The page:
How could I extract all peaks from a DEM (large mountainous area)? Peak means something like: a pixel which is sourrounded by other pixels with smaler elevation numbers in a area arround the "peak-pixel" of about 100m.
Use the grass module r.param.scale with the "param=feature" option. THis creates an output map with each pixel categorized as peak, ridge, channel, plane, etc. Peaks are given category 6 (ridges=5, etc)
A pure pixel based approach could be done with "r.mapcalc" ([..]) but will likely not lead to exciting results. Hence r.param.scale as suggested by Micha or this Addon: r.prominence which calculates the average difference between a central cell and its neighbors. It approximated the terrain 'ruggedness' by looking at average differences in elevation within a given neighborhood. See http://grasswiki.osgeo.org/wiki/AddOns/GRASS_6#r.prominence
I took the reverse approach to finding peaks, I found the peak pixels first, and am now trying to select those exceeding a certain prominence (as described on peakbagger.com, they appear to manually inspect topos to get their peaks).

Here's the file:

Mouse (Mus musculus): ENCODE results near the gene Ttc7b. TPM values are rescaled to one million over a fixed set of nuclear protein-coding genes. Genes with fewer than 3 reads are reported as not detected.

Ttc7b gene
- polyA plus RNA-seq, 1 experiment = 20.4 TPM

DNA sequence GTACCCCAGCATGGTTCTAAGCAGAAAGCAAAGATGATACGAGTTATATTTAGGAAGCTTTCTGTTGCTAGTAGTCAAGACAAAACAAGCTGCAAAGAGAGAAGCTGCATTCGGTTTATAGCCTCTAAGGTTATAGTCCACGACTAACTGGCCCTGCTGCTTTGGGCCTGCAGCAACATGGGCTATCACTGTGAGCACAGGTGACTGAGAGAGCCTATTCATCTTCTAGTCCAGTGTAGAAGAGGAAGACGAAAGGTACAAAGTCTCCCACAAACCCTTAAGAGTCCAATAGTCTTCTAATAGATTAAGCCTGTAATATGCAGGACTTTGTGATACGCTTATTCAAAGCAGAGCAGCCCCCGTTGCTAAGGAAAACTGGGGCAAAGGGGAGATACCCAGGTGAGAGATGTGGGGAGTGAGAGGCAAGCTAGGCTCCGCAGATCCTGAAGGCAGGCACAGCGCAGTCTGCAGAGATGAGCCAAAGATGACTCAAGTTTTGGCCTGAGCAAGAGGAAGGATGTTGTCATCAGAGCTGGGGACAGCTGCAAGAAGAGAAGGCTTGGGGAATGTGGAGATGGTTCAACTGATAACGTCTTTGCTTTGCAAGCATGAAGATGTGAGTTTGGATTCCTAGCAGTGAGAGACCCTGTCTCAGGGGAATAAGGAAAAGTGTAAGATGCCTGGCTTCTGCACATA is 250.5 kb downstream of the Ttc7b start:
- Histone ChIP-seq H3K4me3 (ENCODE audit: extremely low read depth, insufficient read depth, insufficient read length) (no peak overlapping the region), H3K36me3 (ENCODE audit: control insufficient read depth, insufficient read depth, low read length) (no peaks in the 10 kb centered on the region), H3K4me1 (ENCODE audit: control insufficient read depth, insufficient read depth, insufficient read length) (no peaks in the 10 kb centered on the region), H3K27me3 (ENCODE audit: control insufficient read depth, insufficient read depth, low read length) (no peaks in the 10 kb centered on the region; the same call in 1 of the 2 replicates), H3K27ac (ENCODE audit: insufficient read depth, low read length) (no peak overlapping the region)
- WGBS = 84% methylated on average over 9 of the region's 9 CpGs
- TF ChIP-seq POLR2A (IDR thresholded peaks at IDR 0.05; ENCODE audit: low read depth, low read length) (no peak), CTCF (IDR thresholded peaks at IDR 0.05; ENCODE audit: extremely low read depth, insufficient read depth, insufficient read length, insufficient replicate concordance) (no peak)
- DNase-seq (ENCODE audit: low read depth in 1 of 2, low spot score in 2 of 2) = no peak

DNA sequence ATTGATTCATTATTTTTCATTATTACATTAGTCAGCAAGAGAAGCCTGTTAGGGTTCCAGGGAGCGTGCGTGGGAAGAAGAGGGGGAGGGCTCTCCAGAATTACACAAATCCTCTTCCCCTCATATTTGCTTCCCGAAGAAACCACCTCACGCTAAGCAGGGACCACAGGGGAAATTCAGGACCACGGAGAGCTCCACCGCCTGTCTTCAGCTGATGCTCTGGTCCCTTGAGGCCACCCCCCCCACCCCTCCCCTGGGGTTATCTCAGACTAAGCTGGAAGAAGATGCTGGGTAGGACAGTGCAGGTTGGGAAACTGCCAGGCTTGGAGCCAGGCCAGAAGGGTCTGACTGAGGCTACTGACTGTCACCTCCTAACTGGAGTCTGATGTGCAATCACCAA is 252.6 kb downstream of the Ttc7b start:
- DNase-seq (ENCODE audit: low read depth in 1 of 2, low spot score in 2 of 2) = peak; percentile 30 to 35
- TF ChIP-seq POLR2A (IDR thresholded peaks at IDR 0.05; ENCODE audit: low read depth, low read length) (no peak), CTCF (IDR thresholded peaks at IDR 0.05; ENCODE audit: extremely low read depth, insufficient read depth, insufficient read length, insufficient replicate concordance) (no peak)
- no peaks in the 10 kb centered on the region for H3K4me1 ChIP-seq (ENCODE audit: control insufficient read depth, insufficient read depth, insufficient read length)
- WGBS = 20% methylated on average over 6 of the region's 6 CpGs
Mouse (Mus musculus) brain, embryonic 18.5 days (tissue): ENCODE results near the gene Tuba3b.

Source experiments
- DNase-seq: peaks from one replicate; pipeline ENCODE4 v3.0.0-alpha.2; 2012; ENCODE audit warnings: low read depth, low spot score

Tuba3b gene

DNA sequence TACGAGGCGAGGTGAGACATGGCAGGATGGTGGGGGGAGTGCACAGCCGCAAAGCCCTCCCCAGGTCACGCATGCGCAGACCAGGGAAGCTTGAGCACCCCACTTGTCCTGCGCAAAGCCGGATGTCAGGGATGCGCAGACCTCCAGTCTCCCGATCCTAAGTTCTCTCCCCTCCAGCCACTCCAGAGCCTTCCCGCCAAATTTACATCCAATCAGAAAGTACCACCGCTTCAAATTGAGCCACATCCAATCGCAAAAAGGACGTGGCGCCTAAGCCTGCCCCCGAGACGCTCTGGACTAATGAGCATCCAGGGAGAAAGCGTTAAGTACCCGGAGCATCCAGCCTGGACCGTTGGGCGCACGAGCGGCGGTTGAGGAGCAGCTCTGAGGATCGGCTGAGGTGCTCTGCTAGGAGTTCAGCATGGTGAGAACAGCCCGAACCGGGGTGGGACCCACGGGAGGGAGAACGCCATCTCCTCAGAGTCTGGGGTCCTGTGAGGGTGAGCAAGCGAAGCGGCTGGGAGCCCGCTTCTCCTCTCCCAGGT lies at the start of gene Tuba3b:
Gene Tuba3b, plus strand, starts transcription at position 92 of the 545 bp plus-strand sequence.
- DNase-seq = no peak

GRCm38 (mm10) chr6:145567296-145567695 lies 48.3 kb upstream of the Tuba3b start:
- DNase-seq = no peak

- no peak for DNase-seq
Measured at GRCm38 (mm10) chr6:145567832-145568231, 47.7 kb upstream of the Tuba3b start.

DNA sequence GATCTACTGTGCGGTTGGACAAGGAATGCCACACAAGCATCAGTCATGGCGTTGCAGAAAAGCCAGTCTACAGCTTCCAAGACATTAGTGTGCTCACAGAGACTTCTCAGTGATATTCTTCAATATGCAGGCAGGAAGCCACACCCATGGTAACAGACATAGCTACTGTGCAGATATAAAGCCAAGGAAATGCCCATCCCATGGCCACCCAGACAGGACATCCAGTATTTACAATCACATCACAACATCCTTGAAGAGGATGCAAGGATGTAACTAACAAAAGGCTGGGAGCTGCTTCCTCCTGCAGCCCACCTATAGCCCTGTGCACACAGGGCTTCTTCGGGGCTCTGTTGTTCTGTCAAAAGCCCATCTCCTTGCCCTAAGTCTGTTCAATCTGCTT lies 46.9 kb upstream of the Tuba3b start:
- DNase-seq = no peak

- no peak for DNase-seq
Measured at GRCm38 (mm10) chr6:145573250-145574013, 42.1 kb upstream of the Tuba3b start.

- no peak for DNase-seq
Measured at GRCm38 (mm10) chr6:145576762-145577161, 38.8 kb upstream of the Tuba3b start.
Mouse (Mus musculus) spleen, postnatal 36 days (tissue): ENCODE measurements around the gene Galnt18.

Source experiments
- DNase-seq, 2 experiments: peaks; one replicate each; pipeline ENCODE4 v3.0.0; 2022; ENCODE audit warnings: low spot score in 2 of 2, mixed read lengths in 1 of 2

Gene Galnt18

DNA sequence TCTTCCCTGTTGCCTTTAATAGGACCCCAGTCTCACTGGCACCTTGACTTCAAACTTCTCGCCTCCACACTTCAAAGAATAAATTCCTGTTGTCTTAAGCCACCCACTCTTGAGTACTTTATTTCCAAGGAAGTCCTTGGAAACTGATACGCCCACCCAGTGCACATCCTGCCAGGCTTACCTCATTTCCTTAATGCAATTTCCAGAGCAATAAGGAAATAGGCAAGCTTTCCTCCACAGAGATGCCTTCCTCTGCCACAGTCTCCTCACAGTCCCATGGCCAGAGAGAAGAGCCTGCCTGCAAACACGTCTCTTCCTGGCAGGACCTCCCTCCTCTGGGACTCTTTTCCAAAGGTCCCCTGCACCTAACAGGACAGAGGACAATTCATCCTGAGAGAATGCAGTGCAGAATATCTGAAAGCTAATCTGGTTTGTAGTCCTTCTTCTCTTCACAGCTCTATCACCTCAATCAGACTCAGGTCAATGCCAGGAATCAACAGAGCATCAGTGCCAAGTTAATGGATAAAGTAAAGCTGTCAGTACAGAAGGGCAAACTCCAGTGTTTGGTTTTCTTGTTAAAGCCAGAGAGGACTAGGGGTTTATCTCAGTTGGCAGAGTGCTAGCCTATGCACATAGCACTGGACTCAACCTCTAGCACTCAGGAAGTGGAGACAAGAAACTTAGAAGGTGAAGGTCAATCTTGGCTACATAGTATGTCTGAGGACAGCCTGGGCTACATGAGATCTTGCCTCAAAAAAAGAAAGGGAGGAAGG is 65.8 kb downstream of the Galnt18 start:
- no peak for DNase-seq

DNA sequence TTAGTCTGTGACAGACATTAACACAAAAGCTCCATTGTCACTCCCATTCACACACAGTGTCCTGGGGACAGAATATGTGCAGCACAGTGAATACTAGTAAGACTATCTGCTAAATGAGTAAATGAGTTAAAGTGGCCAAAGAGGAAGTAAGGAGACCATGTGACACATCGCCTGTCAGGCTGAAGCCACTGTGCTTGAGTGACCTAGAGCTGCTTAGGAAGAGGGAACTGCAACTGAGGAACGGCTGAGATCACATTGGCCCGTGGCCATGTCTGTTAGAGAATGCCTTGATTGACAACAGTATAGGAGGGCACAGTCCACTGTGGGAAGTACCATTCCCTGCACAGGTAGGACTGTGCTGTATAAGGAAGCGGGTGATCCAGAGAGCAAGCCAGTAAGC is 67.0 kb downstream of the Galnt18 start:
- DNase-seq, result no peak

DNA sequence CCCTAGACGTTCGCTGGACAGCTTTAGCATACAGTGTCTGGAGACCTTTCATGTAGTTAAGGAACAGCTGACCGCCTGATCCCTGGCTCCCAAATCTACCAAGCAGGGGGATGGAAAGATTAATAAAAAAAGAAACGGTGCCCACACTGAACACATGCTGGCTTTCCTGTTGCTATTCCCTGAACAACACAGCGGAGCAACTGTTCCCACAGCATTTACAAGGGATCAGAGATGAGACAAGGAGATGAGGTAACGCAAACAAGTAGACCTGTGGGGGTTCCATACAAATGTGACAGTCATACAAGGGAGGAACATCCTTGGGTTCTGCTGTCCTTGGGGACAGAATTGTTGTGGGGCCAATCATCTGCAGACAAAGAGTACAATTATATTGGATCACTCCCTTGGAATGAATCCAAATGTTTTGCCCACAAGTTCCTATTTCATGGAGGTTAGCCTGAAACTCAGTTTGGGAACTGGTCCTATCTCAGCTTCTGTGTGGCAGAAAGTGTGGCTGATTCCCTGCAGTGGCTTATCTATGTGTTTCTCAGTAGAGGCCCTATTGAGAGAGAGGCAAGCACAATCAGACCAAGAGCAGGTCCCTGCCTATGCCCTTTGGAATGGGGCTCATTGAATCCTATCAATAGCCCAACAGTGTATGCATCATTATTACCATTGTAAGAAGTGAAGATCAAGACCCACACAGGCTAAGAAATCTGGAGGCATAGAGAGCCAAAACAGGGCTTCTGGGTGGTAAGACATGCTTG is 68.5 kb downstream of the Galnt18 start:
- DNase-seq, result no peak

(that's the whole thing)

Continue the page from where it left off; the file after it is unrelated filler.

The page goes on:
A solution for finding the single pixel peaks is to use r.terraflow, followed by r.mapcalc looking for the minimum: Flow Accumulation == 1. As terraflow uses multiple flow directions this method eliminates ridge lines and gives you do with a single flow direction model like D8. This is slow (2 hours for a 15,000 x 15,000 cell DEM), and I am sure there is a more elegant way to do it, but it works.
I took a completely different approach. I exported as ASCII using How to produce a CSV file from .tif file with elevation data? and then found the peaks outside QGIS on a 5*5 template using my favourite computer language. In QGIS 2.18.2 this is select layer then Raster->Conversion->Translate and then set the output to ASCII XYZ from the drop-down menu when you specify the output file. I would have preferred Arc/Info ASCII grid (*.asc) format, but the fix for the gotcha described in the above link can't work the same way in 2.18.2.